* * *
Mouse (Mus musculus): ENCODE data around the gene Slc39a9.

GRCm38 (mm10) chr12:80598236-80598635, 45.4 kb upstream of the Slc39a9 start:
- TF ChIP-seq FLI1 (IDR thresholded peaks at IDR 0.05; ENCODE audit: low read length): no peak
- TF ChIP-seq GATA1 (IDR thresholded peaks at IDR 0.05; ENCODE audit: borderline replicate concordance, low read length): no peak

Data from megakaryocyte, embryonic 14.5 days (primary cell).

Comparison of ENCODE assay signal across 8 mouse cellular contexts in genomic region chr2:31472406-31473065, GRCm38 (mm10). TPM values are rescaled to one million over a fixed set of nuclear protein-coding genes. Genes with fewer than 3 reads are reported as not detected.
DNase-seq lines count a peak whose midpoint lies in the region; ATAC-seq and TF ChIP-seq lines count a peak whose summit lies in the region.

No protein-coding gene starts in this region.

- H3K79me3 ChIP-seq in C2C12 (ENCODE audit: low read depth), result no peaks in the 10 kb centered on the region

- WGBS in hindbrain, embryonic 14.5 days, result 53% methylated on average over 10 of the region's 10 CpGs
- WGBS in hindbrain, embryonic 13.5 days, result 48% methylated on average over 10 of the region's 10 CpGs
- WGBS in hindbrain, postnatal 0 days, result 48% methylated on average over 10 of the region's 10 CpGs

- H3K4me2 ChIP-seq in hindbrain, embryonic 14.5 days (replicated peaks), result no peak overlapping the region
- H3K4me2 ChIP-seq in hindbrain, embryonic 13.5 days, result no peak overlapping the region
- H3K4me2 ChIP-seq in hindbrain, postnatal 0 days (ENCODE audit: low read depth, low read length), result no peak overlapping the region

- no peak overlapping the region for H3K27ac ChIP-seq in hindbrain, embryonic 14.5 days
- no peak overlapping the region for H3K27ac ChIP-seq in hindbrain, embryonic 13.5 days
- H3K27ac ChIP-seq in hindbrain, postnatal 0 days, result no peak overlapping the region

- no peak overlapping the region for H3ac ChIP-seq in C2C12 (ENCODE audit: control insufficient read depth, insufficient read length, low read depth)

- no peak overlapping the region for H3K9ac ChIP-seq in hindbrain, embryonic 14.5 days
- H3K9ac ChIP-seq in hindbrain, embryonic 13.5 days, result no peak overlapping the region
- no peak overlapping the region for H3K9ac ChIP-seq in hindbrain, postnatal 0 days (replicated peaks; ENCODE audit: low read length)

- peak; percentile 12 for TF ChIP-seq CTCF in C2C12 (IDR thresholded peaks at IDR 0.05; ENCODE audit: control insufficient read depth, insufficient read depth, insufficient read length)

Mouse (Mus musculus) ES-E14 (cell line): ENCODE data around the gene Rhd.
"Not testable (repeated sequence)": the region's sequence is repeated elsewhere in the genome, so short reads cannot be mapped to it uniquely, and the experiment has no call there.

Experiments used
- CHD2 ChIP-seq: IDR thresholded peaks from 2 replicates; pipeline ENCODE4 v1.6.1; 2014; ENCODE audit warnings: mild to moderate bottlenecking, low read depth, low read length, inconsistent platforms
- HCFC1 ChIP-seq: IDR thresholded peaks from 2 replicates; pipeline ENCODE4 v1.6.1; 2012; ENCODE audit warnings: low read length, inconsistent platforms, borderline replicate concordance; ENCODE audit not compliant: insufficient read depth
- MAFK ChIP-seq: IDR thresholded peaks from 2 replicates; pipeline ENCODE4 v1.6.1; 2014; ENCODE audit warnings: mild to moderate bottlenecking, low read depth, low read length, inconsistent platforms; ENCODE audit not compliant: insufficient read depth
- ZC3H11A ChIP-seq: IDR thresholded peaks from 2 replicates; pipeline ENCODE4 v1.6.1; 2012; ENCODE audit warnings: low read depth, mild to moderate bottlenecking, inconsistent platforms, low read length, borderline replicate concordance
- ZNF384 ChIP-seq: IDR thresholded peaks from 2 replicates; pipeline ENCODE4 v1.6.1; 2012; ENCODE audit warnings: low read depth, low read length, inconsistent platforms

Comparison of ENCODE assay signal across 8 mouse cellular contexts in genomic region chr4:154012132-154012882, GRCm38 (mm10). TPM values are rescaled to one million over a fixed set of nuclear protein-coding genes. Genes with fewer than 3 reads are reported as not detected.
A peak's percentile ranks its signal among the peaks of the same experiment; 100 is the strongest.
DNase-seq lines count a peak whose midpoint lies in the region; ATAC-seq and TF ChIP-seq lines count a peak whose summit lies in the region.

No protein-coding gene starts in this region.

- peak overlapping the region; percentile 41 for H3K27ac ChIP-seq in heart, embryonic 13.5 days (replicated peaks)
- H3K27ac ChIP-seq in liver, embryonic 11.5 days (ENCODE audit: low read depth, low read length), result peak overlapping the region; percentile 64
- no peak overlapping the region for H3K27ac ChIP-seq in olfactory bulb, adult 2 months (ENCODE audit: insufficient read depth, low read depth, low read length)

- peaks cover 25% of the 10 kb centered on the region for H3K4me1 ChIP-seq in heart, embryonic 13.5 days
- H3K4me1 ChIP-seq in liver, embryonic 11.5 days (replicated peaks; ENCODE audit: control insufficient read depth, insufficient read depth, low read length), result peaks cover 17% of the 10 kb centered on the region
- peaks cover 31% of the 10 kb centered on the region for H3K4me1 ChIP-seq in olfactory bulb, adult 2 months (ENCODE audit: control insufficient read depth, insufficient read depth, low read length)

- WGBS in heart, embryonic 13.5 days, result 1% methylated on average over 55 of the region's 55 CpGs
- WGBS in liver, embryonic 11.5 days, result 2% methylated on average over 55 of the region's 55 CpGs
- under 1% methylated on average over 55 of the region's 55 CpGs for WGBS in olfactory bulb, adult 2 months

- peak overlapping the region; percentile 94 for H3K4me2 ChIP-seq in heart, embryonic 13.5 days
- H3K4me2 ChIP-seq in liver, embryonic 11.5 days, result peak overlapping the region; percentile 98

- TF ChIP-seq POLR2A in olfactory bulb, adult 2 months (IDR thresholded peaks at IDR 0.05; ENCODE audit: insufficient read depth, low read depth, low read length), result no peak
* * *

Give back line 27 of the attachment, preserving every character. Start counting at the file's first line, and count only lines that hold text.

- CHD2 ChIP-seq: IDR thresholded peaks from 2 replicates; pipeline ENCODE4 v1.6.1; 2014; ENCODE audit warnings: mild to moderate bottlenecking, low read depth, low read length, inconsistent platforms